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Fonterra Shareholders Council seeks to calm farmers over

Thursday 8th April 2010

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The Fonterra Shareholders' Council has moved to help quell potential backlash from farmers misunderstanding a proposed new fund that will allow private investors exposure to the commercial performance of Fonterra's value added businesses.

Media reports, including in BusinessWire, focusing on the capacity for the public to invest in the proposed Fonterra Shareholders' Fund provoked a deeply sensitive response from Fonterra after it announced the third phase of its capital restructuring titled "Trading Among Farmers", on Wednesday.

Fonterra senior managers engaged in damage control with media on Wednesday evening amid fears that even accurate reporting of the fund's intent could be misconstrued by farmers, many of whom are suspicious of any suggestion of back-door direct investment in Fonterra.

The suggested Fund could be invested in "by people such as sharemilkers and retired farmers and the public", said Blue Read, chairman of the shareholders’ council, an advisory body to the Fonterra board of farmer shareholders.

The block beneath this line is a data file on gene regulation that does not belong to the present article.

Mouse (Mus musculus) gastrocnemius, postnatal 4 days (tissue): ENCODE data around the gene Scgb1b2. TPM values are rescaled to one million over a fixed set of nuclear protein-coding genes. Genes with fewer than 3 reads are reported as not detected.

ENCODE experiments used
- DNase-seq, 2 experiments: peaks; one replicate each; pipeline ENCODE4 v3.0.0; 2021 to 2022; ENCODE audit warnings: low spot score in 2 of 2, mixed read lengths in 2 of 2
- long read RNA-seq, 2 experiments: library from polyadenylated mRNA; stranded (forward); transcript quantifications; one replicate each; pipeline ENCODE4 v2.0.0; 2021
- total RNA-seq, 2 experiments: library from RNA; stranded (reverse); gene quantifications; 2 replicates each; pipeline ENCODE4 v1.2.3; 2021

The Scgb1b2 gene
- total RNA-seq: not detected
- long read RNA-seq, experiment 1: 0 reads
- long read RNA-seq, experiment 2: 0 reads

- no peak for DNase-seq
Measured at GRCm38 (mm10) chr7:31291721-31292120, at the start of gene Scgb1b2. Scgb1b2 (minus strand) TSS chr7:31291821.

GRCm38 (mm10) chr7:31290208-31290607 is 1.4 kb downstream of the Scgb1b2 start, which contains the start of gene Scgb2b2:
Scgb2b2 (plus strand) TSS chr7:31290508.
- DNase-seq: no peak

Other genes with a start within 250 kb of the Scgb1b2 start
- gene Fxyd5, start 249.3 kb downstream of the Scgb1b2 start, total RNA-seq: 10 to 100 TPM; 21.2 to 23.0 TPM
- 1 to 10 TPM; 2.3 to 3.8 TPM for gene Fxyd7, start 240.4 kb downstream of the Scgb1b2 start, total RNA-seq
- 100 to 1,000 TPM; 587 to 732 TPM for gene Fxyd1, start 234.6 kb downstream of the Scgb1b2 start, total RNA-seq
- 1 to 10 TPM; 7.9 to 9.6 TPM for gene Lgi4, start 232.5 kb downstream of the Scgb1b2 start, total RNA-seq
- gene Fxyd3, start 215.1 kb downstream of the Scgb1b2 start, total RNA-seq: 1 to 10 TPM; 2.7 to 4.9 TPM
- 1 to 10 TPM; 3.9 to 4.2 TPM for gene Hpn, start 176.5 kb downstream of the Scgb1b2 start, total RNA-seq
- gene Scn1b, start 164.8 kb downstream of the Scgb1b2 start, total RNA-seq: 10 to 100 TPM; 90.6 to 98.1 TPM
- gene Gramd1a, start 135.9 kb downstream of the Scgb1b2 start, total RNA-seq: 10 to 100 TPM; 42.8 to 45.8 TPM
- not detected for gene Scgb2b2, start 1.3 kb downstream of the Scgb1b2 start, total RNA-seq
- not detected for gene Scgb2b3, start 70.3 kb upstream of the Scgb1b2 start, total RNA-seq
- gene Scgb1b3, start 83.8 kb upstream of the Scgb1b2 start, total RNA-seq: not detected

He refuted any suggestion "that possible changes to the co-operative’s capital structure involve direct public investment in Fonterra".

"Trading Among Farmers has been developed from the starting point that Fonterra must be 100% controlled and owned by farmer shareholders," said Read. The council had worked to make sure farmer control and ownership was "locked in”.

"There has been no compromise and there should be no compromise. It is essential Fonterra is 100% owned and controlled by its supplying shareholders. Farmers have told us this is what they want,” Read said.

The Fonterra Shareholders Fund was developed to create additional liquidity and options to help supplying farmers stay in the co-operative.

"The Fund could help supplying shareholders retain shares in Fonterra they might otherwise want to sell, or help farmers purchase shares if they need them. The Fund would pay supplying shareholders for the right to receive dividends from their shares and the potential gain or loss from any change in the value of their shares."

“Unit holders in the Fund would not own shares in Fonterra and therefore would not have any voting rights. Neither would the Fund,” Mr Read said. “All voting rights would remain with supplying shareholders and supplying shareholders would still be the owners of their shares,” he said.

Supplying shareholders would continue to be paid their full share-backed Milk Price and would retain all voting rights in their shares based on their share-backed milksolids.

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